Ghost Nets – Supernatural or Super harmful?

Ghost nets may sound supernatural, but the reality is actually much more frightening. Since the 1960s, commercial fisheries have replaced nets and ropes made from natural fibres such as hemp, cotton and jute with those made from nylon and other strong and durable plastics. The problem? Plastic nets and ropes do not decompose and therefore remain in the ocean for many years if cast and not retrieved.  

Ghost nets are estimated to make up 10% of ocean plastic pollution but form the majority of large plastic items littering the seas. What’s alarming is that these abandoned fishing nets claim the lives of numerous marine creatures each year. Due to their thin, transparent appearance, many animals cannot see the danger they pose. Marine animals, from crustaceans to fish to dolphins and seabirds become ensnared in the abandoned nets where they can die from starvation, suffocation or drowning.  

Furthermore, while plastic nets do not decompose, they break down into ever smaller pieces, called microplastics and nanoplastics. These tiny particles bring their own challenges for marine life.  Many animals mistakenly ingest them believing them to be a food source. This can cause injury, suffocation, starvation and often death.  

Animals at risk: Turtles, in particular, fall victim to ghost nets. These gentle creatures often use objects in the ocean to hide from predators while searching for food. Ghost nets, with their deceptive appearance, make turtles highly susceptible to entanglement, putting their populations at risk.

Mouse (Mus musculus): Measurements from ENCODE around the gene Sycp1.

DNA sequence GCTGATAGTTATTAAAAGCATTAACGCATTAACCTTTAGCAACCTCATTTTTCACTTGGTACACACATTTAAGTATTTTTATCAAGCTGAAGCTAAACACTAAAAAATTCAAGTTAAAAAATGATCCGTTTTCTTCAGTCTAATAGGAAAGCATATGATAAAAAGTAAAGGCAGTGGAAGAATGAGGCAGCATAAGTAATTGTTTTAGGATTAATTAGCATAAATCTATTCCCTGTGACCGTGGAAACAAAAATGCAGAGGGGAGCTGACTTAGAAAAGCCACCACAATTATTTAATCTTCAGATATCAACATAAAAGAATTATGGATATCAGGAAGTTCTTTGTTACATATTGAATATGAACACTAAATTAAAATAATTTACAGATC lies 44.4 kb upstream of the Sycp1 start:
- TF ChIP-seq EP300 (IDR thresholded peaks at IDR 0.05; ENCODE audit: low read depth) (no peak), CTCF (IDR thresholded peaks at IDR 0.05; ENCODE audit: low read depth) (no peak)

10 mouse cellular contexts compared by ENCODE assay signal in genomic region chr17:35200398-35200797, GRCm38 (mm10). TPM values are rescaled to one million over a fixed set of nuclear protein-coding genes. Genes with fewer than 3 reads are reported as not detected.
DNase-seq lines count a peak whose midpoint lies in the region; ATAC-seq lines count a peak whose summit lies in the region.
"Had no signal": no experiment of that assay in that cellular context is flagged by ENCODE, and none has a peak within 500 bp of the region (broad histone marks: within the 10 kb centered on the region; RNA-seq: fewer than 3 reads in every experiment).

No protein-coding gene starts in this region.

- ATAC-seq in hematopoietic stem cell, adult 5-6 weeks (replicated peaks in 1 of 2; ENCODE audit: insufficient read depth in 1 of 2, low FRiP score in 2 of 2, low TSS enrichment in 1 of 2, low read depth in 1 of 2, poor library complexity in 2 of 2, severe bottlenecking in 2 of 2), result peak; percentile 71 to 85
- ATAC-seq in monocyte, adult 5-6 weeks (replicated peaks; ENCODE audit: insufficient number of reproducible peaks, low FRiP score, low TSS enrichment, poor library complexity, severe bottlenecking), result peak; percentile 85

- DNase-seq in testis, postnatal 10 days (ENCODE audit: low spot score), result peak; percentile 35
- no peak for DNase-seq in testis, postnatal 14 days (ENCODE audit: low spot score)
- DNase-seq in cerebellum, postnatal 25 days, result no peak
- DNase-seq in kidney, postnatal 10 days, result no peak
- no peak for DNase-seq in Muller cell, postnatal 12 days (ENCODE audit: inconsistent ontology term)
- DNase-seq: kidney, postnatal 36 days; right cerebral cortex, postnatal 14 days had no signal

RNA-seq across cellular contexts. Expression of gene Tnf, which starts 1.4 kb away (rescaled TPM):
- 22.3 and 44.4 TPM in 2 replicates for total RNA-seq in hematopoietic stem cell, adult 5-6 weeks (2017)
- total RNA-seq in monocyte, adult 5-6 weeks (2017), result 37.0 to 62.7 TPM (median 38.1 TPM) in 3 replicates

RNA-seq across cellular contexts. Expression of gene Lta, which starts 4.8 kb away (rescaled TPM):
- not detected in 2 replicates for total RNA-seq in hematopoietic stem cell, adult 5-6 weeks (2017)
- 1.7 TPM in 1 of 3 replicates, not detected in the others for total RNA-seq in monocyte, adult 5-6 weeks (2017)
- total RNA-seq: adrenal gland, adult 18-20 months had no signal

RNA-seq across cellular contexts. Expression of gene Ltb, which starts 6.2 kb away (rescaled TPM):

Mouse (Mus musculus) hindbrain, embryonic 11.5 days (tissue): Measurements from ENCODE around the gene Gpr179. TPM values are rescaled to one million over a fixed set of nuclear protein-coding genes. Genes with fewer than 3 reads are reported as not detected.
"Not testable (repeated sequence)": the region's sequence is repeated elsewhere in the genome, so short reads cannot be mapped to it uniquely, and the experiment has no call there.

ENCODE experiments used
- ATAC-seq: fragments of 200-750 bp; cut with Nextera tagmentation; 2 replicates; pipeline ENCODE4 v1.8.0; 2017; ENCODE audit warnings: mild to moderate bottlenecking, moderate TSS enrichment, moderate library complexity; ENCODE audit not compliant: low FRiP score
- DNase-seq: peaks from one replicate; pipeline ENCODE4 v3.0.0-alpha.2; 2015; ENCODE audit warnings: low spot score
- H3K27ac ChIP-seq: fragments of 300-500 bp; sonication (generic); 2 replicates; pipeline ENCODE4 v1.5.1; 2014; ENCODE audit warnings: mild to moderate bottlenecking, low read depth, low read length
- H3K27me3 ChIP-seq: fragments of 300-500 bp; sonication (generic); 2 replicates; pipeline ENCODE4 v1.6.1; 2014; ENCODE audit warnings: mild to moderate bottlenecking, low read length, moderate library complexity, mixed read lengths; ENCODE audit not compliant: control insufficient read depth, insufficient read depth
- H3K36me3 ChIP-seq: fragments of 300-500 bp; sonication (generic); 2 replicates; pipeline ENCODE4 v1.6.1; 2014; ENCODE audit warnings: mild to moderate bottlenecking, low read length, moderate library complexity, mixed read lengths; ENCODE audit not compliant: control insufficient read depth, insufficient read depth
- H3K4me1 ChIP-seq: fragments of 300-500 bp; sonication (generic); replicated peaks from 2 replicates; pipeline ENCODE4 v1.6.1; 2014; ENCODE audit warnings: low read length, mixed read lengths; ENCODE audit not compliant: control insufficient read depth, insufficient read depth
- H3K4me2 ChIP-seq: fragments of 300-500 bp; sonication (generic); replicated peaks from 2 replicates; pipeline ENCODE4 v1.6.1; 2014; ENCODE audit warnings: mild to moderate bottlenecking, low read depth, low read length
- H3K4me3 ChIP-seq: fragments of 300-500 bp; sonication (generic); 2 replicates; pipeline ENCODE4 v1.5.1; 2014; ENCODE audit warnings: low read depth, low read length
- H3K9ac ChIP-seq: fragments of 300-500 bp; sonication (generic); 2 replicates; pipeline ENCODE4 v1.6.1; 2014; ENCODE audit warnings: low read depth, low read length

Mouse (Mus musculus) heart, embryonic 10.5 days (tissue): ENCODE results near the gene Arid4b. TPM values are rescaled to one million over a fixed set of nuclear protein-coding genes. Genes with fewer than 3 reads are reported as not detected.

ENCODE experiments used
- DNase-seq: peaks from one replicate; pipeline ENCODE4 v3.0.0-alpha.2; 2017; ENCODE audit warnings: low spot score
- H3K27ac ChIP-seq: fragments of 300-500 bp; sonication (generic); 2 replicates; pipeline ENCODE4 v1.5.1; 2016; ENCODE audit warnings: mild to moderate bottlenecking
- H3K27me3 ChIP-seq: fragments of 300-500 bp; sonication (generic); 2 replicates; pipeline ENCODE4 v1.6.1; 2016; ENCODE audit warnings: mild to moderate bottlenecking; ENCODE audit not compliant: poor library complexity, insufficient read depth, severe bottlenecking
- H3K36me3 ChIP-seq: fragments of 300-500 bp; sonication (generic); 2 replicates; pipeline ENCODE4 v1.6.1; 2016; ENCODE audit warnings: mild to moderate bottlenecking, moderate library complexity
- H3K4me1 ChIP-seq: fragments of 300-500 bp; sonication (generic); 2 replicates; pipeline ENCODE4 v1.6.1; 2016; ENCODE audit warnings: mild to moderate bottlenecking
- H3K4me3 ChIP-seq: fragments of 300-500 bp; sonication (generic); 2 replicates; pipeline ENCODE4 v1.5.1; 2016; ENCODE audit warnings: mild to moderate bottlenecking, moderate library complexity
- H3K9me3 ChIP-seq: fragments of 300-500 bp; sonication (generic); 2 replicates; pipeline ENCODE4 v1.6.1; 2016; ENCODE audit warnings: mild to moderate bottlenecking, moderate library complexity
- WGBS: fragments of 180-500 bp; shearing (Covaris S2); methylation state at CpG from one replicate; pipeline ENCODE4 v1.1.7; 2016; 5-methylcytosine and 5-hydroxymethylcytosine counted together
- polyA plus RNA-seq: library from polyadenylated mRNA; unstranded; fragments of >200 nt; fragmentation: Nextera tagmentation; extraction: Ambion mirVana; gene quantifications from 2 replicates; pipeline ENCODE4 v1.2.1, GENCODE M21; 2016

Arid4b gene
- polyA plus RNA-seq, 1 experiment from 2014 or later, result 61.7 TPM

Sea coral is also endangered by ghost nets. Strong water currents can pull the nets down to coral reefs where they are dragged by the currents, damaging the coral as they go. 

Conservation Efforts: In response to this growing crisis, organizations such as the World Wildlife Fund (WWF) have been actively advocating for policy changes in fishing practices to control the accumulation of ghost nets in the ocean. WWF’s proposed measures include making fishing gear traceable, identifying and penalizing those who discard ghost nets, and encouraging the use of recycled nets through refundable deposits. 

The Ghost Nets Initiative: In 2022, Parks Australia launched the Ghost Nets Initiative, a collaborative effort involving government agencies, indigenous groups, environmental organizations, and private industry. This initiative focuses on deploying new technology to detect, collect, and dispose of ghost nets more efficiently.   

What can I do?: Individual actions, when combined with collective efforts, can make a significant difference in addressing the problem of ghost nets in the ocean and protecting marine ecosystems. Here are some things anyone concerned about ghost nets can do: 

  1. Raise Awareness: Educate yourself about the issue of ghost nets and share information with your friends, family, and social networks  
  2. Support Organizations: Contribute to or volunteer with organizations and initiatives that work to combat ghost nets and promote ocean conservation.   
  3. Responsible Fishing Practices: If you’re a fisher or know someone who is, promote responsible fishing practices, including proper disposal of old or damaged fishing gear.   
  4. Report Ghost Nets: If you come across ghost nets, report their location to local marine conservation organizations so the nets can be removed 
  5. Advocate for Policy Changes: Contact your local representatives and advocate for stronger regulations and policies related to fishing gear management and disposal.  
  6. Reduce Seafood Consumption: Make more conscious decisions when eating seafood, or avoid it all together.